The gatehouse into Dachau prison compound

Prisoners were brought to the Dachau concentration camp from the railroad station in the Lower Town of Dachau. Most of them had to walk to the camp along Friedenstrasse (Freedom Street) which paralleled the railroad spur line that ran from the station to the SS camp. When the prisoners reached the SS camp, they had to first go through a gate on the southwest side of the SS complex, then walk east to the main gatehouse which was on the south side of the complex. After walking a short distance along a road with factories on each side, the prisoners turned right, then crossed a bridge over the Würm river and entered the prison compound through the gatehouse shown in the photograph below. On the left you can see the concrete barriers on the sides of the bridge over the Würm river. An old photograph, taken when the camp was in operation shows the street in front of the bridge which is currently closed off by a wall, so that visitors do not have access to the former SS camp.

Entrance into prison compound through gatehouse

The photograph above was taken in May 1997. The trees that you see on either side are now so overgrown that it is difficult to get a good picture. The Memorial Site is currently being modified and by 2003, the wall (behind the camera) in front of this gate will be gone. The new tourist entrance will be through the gatehouse, so visitors can relive the experience of the incoming prisoners.

This gate is a 1965 reconstruction of the original gate, which was built by a prisoner named Karl Röder. It was removed by the American army after the camp was liberated. The slogan "Arbeit Macht Frei" was coined by Propaganda Minister Josef Goebbels in an effort to convince the public that the Nazi concentration camps were merely work camps to rehabilitate criminals, asocials, homosexuals and Communists. This slogan was first used over the gate of the camp at Oranienberg, just outside Berlin. The gatehouse at Sachsenhausen also bears this inscription, but the third major German concentration camp, Buchenwald, has a sign on the gate that reads "Jedem das Seine," which means To Each his Own. Buchenwald was a Class II camp, while Dachau was a Class I camp for offenders who were considered capable of being rehabilitated and then released. Rudolf Höss, who trained at Dachau and then served as an adjutant at Sachsenhausen before becoming the first Commandant at Auschwitz, used this motto over the gate into the main camp, Auschwitz I, which was classified as a Class I camp. (Auschwitz II also known as Birkenau was not a Class I camp, and no one was ever released from there; Birkenau did not have this slogan over the gatehouse.) Mauthausen in Austria was the only Class III camp, where prisoners, who were considered beyond rehabilitation, were treated very harshly.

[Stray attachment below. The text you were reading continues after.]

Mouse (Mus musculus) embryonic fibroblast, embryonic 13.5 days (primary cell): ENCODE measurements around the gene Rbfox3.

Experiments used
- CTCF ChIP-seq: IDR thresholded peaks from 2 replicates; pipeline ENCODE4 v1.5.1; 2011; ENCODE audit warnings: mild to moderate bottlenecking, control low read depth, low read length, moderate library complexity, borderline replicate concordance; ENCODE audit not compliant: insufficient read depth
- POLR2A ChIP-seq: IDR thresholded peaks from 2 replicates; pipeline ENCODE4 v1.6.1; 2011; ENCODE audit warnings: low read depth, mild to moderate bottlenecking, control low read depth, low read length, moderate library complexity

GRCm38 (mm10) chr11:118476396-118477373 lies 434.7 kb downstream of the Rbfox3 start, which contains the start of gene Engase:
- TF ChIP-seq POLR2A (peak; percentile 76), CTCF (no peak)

On the right side of the photograph below, you can see the west wing of the service building. After the incoming prisoners entered the gate, they were taken to the west wing for registration. By 2003, visitors will follow the same route as the prisoners, going first to new exhibits in the west wing of the service building. The west wing has been off limits to visitors ever since the camp was liberated.


Sign on gate means "Work brings freedom"

The original gate was designed to open from top to bottom to allow vehicles or a group of prisoners to enter. It was secured by bolts which had to be removed to open the gate. It also had a pedestrian gate with a lock that could only be released by remote control from inside the building. The reconstructed gate is left unlocked for visitors.

The photograph below shows the gatehouse building from inside the camp. The official name for this building is Dienstgebäude, which means duty house, but it was always called the Jourhaus. The building was completed in June 1936. It replaced a wooden building that was used before the Dachau camp was completely rebuilt. The Buchenwald camp near Weimar and the Sachsenhausen camp near Berlin both have a gatehouse modeled after this one. The guard tower at the top of the building was called Tower A. Entrance to the tower was through the building. A machine gun, behind a sliding glass window, was trained on the prisoners in the camp, ready to fire in case of a prison riot or disturbance.

Gatehouse had machine gun in watch tower on top

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